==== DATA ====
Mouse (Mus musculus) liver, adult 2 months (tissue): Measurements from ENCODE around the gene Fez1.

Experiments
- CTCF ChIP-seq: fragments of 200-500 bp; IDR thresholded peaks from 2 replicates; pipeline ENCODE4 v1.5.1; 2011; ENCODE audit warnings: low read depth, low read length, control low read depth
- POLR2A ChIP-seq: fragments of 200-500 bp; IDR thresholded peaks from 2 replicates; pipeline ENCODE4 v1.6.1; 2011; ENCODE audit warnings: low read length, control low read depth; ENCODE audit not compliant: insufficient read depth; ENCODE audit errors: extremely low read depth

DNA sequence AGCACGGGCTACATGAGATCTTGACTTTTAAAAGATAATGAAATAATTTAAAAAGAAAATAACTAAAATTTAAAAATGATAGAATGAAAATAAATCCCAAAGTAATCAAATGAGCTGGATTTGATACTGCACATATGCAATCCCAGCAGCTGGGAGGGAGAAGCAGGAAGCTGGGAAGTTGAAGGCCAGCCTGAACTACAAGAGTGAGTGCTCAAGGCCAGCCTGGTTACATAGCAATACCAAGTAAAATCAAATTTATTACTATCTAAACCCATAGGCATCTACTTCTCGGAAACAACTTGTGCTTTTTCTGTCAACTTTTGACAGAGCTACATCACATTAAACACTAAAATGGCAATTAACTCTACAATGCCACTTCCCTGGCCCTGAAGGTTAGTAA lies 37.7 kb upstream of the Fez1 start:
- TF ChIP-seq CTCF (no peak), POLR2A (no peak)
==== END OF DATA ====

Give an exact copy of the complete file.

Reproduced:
Mouse (Mus musculus) liver, adult 2 months (tissue): Measurements from ENCODE around the gene Fez1.

Experiments
- CTCF ChIP-seq: fragments of 200-500 bp; IDR thresholded peaks from 2 replicates; pipeline ENCODE4 v1.5.1; 2011; ENCODE audit warnings: low read depth, low read length, control low read depth
- POLR2A ChIP-seq: fragments of 200-500 bp; IDR thresholded peaks from 2 replicates; pipeline ENCODE4 v1.6.1; 2011; ENCODE audit warnings: low read length, control low read depth; ENCODE audit not compliant: insufficient read depth; ENCODE audit errors: extremely low read depth

DNA sequence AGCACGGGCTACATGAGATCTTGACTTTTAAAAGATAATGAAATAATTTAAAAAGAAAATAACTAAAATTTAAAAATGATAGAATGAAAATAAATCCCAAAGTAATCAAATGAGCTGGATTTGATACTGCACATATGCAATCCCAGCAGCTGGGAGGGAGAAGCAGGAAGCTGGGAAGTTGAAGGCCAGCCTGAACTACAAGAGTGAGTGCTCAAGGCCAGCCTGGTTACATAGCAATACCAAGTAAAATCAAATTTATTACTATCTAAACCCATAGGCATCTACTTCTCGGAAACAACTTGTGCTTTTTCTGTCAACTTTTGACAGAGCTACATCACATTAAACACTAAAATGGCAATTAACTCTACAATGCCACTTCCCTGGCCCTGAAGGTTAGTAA lies 37.7 kb upstream of the Fez1 start:
- TF ChIP-seq CTCF (no peak), POLR2A (no peak)